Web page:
Last Sunday, The Washington Post published my op-ed criticizing the approach taken by Councilmember Mary Cheh’s introduced legislation to legalize driverless cars in Washington, D.C. Briefly, I argued that Cheh’s bill unduly restricted testing and the wider future adoption of autonomous vehicles via three requirements: (1) a licensed driver must be in the driver’s seat, (2) driverless cars must be “alternative fuel vehicles,” and (3) autonomous vehicles would be subject to a new vehicle-miles traveled (VMT) tax.
I noted that this all betrayed a certain dangerous attitude to technological innovation, albeit one that was well intended. “But no one knows precisely how autonomous vehicle technology will develop or be adopted by consumers,” I wrote. “Cheh’s bill presumes to predict and understand these future complexities and then imposes a regulatory straitjacket based on those assumptions.”
As Adam Thierer, a senior research fellow at the Mercatus Center at George Mason University, remarked, “The [driver's seat provision] is the one that most closely resembles the traditional Precautionary Principle, but the other provisions are based on a similar instinct that progress can be preemptively planned.”
Cheh has responded to my op-ed with a letter in the Post. In it, she says she has removed the alternative fuel and VMT tax provisions. Although the District’s Legislative Information Management System still shows her original bill in all its terribleness and we lack access to Cheh’s private thoughts and documents, I’ll take Cheh at her word that she plans to amend her bill in the right direction.
However, Cheh’s letter reveals a more serious, underlying problem. “Perhaps Mr. Scribner is unfamiliar with the legislative process: After a bill is introduced, legislatures hold hearings and invite comment in order to improve the legislation before it comes up for a vote,” she wrote.
Au contraire, Councilmember Cheh. I am indeed familiar with the legislative process, and not just in D.C., but in other jurisdictions as well. Prior to Cheh’s bill, three states (Nevada, Florida, and California) had passed legislation that legalized autonomous vehicles and they all had something in common: none included bizarre alternative fuel and VMT tax provisions at any stage of the legislative process. All of these bills had passed legislatures well before Cheh introduced her bill in D.C., so one would think a prudent legislator would have familiarized herself with current legislative developments instead of introducing bills that invite derision.
No such luck. Cheh waited for a hearing to be told these obviously problematic provisions might in fact be problematic. Noticeably absent from those testifying was Google, which has developed the most advanced autonomous vehicle prototype (that we know of), the Google Self-Driving Car. Two automakers experimenting with autonomous technology, Volvo and Daimler, were present.
Cheh, however, doesn’t seem to understand that there are broadly two competing autonomous vehicle technology models. The first is what I would call “true autonomous,” such as Google’s prototype, which does not rely on roadway vehicle-to-vehicle communication to sustain operation. The second is connected vehicle control, which Volvo and Daimler are backing, that relies on inter-vehicle communication for operation.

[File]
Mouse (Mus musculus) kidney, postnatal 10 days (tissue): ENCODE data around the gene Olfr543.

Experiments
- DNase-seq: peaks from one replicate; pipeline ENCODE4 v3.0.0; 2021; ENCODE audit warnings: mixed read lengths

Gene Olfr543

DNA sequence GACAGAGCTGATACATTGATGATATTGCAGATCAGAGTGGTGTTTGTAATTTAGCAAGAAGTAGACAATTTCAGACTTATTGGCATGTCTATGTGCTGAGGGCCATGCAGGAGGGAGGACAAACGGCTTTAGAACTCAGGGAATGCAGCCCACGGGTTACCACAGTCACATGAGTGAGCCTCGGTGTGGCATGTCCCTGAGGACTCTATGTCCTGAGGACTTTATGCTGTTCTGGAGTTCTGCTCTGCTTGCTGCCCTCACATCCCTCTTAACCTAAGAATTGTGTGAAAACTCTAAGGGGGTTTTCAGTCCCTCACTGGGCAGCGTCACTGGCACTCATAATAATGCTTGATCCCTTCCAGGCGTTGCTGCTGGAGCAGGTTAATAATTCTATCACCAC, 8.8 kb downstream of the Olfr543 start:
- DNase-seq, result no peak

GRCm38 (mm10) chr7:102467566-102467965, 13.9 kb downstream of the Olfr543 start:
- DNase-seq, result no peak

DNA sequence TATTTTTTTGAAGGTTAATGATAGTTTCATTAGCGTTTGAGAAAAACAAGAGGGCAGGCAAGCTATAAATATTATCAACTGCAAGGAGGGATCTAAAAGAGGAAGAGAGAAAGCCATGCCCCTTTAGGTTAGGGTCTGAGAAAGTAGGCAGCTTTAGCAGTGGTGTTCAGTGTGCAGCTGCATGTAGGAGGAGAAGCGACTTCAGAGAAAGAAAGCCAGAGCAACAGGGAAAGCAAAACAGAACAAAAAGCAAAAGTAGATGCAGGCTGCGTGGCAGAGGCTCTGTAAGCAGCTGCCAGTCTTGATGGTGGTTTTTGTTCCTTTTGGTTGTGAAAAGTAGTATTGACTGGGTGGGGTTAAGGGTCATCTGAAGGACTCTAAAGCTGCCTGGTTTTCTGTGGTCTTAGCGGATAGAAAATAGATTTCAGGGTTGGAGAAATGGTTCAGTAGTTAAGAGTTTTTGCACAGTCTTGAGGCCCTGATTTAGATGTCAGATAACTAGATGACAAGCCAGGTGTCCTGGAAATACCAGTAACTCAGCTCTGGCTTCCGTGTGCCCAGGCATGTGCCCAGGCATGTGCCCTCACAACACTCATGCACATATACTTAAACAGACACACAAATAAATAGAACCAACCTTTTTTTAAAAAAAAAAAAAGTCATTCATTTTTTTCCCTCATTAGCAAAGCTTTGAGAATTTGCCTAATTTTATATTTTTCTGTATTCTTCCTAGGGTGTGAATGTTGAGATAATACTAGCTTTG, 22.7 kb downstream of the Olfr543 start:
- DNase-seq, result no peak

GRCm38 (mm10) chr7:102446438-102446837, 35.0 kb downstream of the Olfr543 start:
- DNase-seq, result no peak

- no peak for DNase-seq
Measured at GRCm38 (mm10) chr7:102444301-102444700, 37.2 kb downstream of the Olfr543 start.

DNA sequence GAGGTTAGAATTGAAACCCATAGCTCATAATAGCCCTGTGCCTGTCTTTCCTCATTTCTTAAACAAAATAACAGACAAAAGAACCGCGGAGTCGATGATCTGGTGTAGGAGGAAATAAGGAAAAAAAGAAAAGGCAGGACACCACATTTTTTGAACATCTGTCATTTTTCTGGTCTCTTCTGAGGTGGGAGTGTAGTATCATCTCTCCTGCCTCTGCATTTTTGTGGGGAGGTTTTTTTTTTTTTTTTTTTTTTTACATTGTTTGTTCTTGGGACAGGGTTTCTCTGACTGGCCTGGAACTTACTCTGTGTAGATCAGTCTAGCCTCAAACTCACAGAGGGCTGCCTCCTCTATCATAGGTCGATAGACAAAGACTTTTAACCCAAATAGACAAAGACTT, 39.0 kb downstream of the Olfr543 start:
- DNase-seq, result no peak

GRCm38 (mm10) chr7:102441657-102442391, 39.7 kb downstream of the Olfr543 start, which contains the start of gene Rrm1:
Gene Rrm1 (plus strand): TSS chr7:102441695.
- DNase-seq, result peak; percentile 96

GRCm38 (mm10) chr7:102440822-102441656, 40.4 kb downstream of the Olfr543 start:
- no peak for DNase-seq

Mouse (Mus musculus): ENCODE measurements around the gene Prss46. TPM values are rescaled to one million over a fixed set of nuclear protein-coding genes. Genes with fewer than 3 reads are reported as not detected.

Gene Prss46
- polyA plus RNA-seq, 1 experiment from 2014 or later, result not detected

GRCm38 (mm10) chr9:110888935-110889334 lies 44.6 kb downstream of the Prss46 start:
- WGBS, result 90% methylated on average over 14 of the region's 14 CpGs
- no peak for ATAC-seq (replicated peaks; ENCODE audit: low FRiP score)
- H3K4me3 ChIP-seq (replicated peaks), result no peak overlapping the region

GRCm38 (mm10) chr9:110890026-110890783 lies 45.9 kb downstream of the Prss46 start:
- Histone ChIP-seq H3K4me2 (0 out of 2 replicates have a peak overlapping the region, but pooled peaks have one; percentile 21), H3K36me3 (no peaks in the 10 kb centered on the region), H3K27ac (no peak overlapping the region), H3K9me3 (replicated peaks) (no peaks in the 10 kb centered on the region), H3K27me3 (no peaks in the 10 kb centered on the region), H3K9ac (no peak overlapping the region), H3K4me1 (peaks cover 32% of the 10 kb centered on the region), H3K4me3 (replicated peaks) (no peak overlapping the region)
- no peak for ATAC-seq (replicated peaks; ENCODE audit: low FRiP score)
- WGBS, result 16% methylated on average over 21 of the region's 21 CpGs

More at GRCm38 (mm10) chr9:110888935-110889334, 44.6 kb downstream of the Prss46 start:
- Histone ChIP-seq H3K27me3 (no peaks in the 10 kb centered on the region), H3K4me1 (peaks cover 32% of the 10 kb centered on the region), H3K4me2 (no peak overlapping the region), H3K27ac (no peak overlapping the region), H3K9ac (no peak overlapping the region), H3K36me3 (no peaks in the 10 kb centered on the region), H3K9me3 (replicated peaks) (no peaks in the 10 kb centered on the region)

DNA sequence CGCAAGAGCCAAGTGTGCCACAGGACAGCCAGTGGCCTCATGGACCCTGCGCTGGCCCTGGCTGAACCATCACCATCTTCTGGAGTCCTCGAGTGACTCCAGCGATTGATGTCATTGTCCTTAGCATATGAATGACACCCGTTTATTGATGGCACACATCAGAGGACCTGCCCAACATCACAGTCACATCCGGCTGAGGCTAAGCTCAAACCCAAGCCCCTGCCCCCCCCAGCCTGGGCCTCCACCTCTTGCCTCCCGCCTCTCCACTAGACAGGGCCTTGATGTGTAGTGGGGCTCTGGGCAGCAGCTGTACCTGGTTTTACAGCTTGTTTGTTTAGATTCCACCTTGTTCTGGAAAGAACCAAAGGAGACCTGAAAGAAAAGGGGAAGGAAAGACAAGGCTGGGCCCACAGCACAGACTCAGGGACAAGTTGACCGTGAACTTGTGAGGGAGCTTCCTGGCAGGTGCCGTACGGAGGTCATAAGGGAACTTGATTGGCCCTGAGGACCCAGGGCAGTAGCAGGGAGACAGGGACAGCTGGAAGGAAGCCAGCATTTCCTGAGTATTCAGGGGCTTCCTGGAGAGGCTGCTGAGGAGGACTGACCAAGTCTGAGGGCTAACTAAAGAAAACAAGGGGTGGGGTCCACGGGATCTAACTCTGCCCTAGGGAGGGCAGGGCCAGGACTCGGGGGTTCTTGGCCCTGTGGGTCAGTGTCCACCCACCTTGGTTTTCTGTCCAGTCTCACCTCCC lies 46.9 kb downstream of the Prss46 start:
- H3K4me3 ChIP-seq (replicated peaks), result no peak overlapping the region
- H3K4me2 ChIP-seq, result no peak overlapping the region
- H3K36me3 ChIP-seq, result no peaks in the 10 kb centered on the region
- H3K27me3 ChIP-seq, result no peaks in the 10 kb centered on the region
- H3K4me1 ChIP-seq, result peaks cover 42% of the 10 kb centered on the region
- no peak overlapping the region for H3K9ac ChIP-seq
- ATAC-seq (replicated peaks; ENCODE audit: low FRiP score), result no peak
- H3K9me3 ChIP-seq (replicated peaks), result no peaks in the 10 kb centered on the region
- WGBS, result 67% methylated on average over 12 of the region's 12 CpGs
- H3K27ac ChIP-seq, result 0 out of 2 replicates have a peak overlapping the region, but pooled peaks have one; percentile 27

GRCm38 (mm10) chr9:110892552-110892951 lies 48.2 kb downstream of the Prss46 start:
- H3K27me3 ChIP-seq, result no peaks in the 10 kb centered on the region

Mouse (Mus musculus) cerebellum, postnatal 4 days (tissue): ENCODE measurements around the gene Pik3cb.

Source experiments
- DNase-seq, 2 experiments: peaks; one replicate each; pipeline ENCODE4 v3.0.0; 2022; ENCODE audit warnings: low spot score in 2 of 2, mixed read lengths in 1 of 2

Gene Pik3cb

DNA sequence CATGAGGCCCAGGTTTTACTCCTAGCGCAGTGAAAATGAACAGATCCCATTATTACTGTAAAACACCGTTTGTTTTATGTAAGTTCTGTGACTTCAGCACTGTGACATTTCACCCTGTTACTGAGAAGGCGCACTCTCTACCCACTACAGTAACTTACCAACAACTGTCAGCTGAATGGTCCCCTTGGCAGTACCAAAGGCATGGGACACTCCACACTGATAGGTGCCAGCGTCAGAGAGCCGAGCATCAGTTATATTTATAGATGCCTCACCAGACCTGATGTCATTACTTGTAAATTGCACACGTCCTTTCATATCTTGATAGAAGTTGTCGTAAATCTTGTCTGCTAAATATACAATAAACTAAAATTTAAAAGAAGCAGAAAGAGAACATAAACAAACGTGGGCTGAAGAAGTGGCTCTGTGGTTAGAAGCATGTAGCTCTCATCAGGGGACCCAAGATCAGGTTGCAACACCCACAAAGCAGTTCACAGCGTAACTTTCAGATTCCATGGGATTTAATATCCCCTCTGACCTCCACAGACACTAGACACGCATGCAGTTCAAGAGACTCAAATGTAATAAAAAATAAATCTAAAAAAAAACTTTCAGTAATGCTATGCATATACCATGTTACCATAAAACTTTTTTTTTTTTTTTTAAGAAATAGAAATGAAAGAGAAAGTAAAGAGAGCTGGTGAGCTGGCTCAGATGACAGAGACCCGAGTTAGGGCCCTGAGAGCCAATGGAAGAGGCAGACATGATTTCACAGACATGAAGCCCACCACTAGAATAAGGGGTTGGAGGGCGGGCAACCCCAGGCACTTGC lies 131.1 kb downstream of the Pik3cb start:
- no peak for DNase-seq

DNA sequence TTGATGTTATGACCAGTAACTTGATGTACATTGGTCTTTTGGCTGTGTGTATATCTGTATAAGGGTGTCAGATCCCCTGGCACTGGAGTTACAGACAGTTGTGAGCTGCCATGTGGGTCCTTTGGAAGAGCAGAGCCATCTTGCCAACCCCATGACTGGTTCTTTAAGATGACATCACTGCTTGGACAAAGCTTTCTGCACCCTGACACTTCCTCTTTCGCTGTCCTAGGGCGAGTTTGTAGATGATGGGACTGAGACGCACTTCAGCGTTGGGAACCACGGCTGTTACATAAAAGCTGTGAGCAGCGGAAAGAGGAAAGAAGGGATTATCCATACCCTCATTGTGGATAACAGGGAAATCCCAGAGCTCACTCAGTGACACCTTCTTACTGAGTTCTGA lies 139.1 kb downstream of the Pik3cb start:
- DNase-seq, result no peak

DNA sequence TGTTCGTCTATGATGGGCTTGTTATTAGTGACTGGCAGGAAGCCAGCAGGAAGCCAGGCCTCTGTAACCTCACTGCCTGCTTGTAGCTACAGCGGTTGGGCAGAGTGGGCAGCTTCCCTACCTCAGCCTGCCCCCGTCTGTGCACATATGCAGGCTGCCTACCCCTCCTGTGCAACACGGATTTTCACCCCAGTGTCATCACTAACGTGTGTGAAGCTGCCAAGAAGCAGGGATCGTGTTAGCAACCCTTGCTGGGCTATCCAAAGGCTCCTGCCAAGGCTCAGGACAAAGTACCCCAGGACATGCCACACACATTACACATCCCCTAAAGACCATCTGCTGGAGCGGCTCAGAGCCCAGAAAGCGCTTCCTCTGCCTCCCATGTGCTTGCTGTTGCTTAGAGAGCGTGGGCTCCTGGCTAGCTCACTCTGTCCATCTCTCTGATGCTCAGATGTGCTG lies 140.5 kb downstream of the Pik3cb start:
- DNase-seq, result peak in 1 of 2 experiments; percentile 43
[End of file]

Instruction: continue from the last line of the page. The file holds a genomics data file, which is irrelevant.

Cheh defends her California-style prohibition of truly driverless cars by quoting a Daimler lobbyist:
In a few years, cars will be able to operate reliably without drivers, but we are not there yet. As the representative from Daimler testified at the hearing, “We do not believe we’re at the point of replacing the driver. . . . And I suggest we not rush into it, because the public streets really aren’t the place for a ‘trial and error’ testing approach.”
First, no firm is likely to offer any service without a driver unless it safe to do so. There certainly won’t be any consumer models on the roads until safety is assured. The driver’s seat provision that was adopted by California and now championed by Councilmember Cheh was meant more to pacify the irrational, risk-illiterate fears of politicians than to actually protect the public. Cheh has not even proposed creating a pilot program to test true autonomous vehicles sans licensed driver.
Second, observers of driverless car development, including myself, have expressed concern that connected vehicle technology is too infrastructure intensive, meaning that widespread adoption will be dependent on costly government roadway upgrades. Indeed, one of the main technical benefits of true autonomous vehicles, such as the Google Self-Driving Car, is that they can operate on existing roads in existing traffic conditions. Another advantage is that independently controlled, true autonomous vehicles face lower manipulation risk (this is the digital age, after all) presented by either government or criminal hackers.
Depending on the changes to Cheh’s bill that actually materialize, I, as a D.C. resident, could be inclined to reluctantly support it even with a limited temporary requirement that a licensed driver be in the driver’s seat. But Cheh’s present bill should serve as a warning to other legislators: don’t presume to know how autonomous vehicle technology will develop and be adopted, and don’t write bills based around these speculative and probably incorrect assumptions.